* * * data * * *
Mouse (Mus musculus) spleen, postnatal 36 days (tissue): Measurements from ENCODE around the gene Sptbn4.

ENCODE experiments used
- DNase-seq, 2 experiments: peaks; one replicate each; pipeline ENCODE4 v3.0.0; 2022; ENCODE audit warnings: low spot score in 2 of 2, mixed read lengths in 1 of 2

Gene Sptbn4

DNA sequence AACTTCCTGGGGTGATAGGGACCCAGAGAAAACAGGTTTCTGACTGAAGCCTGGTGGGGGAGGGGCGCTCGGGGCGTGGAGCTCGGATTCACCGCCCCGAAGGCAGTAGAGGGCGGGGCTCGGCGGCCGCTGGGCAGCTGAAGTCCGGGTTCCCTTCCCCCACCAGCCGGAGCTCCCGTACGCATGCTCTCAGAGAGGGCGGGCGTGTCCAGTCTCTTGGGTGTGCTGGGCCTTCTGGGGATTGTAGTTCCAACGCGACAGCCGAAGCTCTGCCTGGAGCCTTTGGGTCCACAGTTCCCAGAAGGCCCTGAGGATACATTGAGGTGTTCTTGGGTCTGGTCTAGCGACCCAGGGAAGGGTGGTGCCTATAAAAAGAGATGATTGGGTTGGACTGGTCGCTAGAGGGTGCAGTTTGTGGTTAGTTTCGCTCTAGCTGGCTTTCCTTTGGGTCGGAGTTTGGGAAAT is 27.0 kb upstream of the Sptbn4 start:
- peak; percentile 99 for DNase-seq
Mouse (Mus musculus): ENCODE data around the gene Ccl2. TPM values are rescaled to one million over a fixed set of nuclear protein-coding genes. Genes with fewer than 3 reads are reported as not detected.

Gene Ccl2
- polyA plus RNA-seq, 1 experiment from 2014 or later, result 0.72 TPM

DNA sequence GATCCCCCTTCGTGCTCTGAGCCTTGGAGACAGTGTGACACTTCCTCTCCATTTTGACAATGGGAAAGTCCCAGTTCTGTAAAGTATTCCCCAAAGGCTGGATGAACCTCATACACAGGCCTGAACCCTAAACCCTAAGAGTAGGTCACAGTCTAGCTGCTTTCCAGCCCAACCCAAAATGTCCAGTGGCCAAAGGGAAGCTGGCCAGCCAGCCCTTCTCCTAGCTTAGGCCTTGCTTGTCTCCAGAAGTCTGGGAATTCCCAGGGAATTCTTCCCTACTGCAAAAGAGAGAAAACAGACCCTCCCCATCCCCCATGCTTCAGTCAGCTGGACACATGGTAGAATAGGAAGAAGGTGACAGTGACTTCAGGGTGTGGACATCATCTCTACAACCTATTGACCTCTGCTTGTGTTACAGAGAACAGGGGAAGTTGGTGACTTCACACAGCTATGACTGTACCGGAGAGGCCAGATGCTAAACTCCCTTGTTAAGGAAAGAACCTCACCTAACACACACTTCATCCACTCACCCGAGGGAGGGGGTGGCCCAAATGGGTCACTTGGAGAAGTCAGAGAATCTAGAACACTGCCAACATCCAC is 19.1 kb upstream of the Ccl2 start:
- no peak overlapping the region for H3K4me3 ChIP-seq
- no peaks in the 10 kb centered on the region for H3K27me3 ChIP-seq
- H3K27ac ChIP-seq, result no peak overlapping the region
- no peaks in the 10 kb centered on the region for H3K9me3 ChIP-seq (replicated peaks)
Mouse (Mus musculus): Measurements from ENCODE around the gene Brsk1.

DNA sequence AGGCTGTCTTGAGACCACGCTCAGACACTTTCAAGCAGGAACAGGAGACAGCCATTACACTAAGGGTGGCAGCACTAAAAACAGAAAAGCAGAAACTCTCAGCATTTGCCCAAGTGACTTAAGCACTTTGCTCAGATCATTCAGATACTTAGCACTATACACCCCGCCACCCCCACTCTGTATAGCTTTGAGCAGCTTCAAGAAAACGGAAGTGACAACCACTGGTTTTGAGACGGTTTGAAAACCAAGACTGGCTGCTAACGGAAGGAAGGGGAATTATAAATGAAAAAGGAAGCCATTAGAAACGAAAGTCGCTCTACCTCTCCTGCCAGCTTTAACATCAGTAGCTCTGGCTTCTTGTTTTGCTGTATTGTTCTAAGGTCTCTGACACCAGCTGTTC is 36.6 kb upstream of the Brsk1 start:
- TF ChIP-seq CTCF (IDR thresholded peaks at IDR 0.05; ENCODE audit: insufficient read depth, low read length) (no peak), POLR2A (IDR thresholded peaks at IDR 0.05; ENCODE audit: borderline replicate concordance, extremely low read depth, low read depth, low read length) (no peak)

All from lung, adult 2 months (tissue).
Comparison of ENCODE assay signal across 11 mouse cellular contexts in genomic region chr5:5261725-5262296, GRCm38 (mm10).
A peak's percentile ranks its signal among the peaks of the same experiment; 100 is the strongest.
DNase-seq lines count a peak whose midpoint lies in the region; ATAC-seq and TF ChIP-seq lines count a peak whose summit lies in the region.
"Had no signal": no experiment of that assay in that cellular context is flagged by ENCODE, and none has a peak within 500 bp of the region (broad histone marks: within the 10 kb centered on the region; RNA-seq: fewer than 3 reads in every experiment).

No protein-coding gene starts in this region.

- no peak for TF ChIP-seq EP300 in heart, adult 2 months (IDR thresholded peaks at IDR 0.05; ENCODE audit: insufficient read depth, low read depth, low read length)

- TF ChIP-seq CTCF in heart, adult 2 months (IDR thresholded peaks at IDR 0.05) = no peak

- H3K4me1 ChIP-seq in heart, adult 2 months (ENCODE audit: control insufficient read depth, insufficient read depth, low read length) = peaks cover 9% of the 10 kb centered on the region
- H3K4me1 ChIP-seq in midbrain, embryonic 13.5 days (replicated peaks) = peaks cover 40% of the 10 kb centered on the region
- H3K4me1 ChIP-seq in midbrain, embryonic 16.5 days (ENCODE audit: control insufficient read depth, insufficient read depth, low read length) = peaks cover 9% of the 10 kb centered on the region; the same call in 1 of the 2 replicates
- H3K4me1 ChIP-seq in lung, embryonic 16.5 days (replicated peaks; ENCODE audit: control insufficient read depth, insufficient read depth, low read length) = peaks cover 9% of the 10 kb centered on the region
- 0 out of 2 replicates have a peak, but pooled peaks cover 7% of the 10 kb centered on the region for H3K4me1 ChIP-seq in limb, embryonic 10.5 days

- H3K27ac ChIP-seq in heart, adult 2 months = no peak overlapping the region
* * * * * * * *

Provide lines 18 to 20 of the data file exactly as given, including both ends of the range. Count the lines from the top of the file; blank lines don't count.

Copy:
All from lung, adult 2 months (tissue).
Comparison of ENCODE assay signal across 11 mouse cellular contexts in genomic region chr5:5261725-5262296, GRCm38 (mm10).
A peak's percentile ranks its signal among the peaks of the same experiment; 100 is the strongest.